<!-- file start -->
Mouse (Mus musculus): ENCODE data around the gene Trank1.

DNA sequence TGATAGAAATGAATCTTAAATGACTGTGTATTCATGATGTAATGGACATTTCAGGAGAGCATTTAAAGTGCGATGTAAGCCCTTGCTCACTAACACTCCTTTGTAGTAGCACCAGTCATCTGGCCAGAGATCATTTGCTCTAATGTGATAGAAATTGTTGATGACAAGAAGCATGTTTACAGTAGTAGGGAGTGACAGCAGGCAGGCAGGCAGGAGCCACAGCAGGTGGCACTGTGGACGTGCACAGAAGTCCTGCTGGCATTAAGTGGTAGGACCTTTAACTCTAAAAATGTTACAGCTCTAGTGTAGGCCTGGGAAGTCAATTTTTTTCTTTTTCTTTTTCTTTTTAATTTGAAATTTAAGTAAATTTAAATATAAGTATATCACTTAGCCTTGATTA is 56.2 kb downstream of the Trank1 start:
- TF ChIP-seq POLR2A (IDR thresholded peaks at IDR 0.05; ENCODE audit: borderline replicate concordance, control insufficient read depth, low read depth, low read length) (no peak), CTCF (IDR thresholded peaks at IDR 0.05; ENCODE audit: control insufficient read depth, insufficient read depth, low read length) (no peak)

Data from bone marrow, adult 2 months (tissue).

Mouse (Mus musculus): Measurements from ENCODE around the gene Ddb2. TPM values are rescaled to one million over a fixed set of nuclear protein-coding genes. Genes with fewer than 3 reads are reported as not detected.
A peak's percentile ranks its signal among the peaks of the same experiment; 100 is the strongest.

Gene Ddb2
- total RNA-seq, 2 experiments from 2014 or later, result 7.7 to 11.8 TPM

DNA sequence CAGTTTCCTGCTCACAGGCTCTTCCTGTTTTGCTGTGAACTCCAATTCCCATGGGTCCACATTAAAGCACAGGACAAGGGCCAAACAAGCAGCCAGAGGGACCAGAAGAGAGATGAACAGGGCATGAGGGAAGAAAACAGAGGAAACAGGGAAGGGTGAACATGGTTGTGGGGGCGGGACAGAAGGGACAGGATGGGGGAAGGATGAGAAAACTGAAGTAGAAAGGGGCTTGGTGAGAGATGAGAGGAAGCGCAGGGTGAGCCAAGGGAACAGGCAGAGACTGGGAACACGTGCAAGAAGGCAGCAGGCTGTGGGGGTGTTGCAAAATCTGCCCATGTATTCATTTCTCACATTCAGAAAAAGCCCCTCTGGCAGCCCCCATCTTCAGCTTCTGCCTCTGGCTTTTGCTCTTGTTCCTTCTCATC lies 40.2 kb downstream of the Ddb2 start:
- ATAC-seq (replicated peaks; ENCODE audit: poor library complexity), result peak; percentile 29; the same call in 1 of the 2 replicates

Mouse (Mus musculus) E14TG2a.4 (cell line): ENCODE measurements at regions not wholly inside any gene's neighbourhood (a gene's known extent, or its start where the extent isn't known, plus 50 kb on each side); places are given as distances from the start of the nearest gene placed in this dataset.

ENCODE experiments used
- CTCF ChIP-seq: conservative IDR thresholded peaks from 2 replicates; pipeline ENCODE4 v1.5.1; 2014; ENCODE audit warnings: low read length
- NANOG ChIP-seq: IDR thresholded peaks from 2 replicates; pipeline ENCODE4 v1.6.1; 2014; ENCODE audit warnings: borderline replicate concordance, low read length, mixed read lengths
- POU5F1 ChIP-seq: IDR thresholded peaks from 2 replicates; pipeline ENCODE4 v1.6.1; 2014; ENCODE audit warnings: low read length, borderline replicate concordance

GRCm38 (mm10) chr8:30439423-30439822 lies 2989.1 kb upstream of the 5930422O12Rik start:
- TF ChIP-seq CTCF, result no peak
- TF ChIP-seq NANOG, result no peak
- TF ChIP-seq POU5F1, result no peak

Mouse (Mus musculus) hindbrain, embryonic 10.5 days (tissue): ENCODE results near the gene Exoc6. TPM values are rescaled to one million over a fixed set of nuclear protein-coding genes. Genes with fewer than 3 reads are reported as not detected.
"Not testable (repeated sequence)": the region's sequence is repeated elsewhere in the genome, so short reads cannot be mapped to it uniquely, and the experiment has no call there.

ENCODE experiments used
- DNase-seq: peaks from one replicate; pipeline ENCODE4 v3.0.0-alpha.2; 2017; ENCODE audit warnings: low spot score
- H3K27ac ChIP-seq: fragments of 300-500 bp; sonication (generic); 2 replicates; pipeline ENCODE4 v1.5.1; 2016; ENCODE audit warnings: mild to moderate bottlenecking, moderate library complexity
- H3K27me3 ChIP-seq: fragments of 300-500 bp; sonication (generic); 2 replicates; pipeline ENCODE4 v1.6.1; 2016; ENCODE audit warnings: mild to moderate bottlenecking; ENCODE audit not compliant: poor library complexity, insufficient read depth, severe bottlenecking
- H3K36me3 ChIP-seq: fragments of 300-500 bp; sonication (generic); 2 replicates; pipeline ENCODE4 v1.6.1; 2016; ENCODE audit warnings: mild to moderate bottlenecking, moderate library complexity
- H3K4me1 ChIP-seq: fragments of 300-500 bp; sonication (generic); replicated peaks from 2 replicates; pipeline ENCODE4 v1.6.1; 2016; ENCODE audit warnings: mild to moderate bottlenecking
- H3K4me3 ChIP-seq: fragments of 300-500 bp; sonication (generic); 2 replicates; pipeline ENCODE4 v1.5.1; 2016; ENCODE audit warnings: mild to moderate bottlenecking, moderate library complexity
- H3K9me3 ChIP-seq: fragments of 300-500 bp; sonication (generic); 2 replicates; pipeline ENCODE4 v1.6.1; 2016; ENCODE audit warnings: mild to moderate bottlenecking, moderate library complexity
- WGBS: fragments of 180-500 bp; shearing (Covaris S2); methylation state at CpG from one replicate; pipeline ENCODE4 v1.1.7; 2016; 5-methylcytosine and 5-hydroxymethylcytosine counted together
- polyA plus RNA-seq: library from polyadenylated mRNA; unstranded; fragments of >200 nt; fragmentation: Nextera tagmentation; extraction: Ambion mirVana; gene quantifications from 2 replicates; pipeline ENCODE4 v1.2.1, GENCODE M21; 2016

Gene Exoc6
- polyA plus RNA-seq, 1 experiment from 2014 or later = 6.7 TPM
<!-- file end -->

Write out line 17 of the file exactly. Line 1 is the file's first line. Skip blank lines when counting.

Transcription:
- TF ChIP-seq CTCF, result no peak